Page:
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Having thus fully declared the new thing founded on His person, He forbids the disciples to say any more that He was the Christ. That was the old place, now done with as presented to Israel in promise. And He begins from this time to teach them His sufferings and death at Jerusalem, and His new place in resurrection. But this they did not understand any more than the rest. God had revealed to Peter the person of Christ as Son, but his state met in no way the necessary effect and meaning of this in the world. In their state, even with true affection, they might rejoice: their master was the Son of God; but that He should suffer and be rejected had no charm for them. Remark this for us all. There may be true divinely given faith in a truth, without the flesh being subdued, so as to receive or estimate divinely the results of this truth in the world. Still it was just man, what man savours and the world; and Peter is treated as acting under the influence of the enemy of souls and the blessed Lord's work, in resisting the cross. If he had had his way, he would have hindered Christ completing His work. But the faithful Lord treats it as Satan; to savour of the things that be of man is so, it is not of God.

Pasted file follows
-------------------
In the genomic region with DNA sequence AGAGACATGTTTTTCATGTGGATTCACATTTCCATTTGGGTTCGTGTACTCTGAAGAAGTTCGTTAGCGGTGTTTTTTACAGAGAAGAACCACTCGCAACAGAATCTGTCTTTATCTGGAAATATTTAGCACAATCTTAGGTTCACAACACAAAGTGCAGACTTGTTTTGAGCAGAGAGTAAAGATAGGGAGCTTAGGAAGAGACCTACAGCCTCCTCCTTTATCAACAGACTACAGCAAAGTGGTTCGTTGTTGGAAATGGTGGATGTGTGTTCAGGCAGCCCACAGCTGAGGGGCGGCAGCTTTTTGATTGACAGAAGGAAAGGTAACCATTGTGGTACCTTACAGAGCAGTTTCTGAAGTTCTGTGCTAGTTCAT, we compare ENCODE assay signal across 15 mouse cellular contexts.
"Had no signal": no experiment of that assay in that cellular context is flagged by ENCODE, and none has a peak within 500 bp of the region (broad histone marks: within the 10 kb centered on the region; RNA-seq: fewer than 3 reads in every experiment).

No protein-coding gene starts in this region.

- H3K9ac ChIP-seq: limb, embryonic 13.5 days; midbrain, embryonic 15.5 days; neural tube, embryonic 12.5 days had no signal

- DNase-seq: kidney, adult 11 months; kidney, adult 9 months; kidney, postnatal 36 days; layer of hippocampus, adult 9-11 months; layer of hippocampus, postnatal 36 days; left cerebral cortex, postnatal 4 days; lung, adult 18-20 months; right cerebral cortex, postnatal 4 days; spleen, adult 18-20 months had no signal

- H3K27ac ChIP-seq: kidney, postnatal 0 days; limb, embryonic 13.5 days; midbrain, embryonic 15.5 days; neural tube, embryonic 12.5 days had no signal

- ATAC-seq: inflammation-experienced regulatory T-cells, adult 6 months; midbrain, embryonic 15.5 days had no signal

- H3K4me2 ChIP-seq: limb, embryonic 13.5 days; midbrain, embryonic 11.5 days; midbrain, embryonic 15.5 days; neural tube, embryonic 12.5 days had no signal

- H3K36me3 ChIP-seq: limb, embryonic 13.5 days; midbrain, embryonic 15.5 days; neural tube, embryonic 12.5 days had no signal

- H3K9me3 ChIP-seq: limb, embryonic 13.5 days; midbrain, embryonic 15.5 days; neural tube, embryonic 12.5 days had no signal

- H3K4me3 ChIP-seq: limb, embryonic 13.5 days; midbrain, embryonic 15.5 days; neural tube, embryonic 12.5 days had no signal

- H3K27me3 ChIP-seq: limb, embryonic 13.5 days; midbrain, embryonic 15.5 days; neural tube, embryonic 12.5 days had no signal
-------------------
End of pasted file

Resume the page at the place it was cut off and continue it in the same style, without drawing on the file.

The Lord then openly warns the disciples that. if they follow Him, they must take up their cross and follow Him: that was His path. He then gives two reasons: first, gaining the world and losing one's soul was little profit; and, secondly, the Son of man was coming in the glory of the Father, though now humbled, and then would reward every man according to his works. The world was a passing and vain thing; but our path in it would meet its consequence in another. God and man were really opposed in their thoughts: the rejection of Christ proved it. The path of the Lord was to suffer here and His followers to follow Him; but He would come in His Father's glory and then the fruits would be judged according to the estimate of that new world to which He was hastening; and so sure was this, that some would be given to see it before they died. All this is the new thing taking the place of the old, but in the proof of man's opposition to God, and that as still in their moral thoughts in the flesh, even the disciples were unable to enter into the mind of God. They are really as far from apprehending it in the revelation of the glory; they are not out of the old things, nor able to see even the power Christ had brought into the world. They were really in the flesh as to their minds. All in every way must be wholly new.